April 09,2003

Statement of Senator Max Baucus: Hearing on Social Security Trustees’ Report

Statement of Senator Max Baucus
Hearing on Social Security Trustees’ Report

Mr. Chairman, thank you for holding today’s hearing on Social Security’s finances. I am particularly interested in looking at the health of Social Security's Trust Funds.

The 63rd annual report of the Social Security Trust Funds Board of Trustees was recently released. Like the reports before it, this year’s annual report has been completed with attention to quality and not to politics. So I want to thank all of the Trustees: Secretaries Snow, Thompson, and Chao. Commissioner Barnhart, and the two public Trustees: John Palmer and Thomas Saving.

Mr. Steven Goss, our witness today, is the Chief Actuary of the Social Security Administration. I want to take this opportunity to thank him and the other highly skilled actuaries at Social Security. They have a difficult job. And they do it exceedingly well.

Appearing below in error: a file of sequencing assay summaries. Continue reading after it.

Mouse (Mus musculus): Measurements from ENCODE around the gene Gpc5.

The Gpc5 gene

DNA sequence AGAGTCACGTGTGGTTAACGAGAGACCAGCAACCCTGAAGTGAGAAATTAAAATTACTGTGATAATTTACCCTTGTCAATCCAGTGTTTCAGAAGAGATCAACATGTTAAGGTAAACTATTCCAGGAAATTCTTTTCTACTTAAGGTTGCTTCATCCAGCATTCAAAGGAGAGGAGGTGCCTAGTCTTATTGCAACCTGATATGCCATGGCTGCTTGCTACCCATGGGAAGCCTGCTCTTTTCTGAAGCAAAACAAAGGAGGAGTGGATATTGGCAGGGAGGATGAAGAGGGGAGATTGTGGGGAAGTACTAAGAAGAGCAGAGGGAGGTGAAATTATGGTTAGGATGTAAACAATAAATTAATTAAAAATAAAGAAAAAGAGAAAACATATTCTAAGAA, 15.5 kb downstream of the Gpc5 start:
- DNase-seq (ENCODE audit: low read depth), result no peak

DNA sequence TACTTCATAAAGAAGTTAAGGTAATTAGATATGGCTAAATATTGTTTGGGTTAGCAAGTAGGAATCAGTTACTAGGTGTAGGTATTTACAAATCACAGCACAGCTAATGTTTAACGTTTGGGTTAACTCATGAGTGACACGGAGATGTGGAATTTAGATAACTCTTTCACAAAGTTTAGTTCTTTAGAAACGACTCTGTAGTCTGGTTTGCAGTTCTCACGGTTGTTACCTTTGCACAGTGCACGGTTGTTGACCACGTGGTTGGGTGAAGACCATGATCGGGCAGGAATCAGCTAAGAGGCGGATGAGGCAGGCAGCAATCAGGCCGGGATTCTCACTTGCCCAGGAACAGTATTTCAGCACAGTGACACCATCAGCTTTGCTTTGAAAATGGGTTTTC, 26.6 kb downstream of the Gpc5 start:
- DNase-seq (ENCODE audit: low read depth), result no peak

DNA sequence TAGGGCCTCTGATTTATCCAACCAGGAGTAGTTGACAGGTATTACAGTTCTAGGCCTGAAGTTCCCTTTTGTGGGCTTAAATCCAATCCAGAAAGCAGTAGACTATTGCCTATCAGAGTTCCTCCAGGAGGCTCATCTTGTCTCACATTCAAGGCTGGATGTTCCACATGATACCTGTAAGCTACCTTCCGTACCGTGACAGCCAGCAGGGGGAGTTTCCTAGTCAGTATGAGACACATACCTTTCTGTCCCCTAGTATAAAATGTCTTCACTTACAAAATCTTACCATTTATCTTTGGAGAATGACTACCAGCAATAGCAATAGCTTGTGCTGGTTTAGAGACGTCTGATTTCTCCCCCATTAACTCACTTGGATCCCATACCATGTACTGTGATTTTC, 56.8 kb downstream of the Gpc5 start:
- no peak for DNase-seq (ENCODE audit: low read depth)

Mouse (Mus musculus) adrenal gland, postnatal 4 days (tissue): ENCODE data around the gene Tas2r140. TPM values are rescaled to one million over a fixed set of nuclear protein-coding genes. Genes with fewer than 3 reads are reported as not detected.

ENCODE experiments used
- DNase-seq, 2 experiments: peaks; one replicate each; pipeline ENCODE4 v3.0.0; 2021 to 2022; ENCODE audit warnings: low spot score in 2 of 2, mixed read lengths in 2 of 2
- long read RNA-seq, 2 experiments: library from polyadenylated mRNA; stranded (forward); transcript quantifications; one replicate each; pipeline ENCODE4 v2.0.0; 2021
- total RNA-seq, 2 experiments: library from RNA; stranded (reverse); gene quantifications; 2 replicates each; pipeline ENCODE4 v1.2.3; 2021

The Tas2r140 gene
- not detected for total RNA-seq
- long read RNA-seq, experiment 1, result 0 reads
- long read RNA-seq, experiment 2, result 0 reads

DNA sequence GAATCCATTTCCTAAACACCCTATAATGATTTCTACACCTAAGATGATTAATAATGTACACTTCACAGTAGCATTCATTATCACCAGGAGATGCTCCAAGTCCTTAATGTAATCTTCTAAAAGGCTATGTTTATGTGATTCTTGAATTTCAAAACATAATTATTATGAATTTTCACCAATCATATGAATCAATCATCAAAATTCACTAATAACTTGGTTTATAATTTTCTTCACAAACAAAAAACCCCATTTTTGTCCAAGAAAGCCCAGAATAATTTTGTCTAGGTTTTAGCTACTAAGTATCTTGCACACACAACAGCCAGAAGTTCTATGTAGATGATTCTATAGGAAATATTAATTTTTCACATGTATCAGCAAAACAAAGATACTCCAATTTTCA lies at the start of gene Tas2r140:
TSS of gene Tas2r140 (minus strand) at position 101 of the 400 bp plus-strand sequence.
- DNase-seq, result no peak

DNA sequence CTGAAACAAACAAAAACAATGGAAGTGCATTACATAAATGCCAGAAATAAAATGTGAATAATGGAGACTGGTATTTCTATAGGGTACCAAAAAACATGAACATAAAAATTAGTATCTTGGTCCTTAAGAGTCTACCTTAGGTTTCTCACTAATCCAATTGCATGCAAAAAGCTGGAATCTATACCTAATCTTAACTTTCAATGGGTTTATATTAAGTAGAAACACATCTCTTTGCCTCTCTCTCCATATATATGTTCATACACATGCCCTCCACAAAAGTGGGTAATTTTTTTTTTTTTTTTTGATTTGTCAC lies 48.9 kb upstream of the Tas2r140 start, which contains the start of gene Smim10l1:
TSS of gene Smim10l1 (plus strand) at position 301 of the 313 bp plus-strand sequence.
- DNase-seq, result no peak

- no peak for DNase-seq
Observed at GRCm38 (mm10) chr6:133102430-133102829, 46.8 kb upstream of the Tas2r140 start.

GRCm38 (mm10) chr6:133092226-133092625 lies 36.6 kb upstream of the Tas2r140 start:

This year’s annual report provides some good news as well as some bad news. We should pay careful attention to both.

First, the good news. Social Security will be able to pay full benefits until the year 2042. In last year's report, the date was 2041. So this is a slight improvement.
But, there is also some bad news. After 2042, the Social Security trust fund will be empty. However, Social Security will still be able to pay a significant portion of benefits out of the payroll taxes that are collected each year. But Social Security cannot pay full benefits. For example, in 2043, Social Security will be able to pay 73% of the benefits that are scheduled.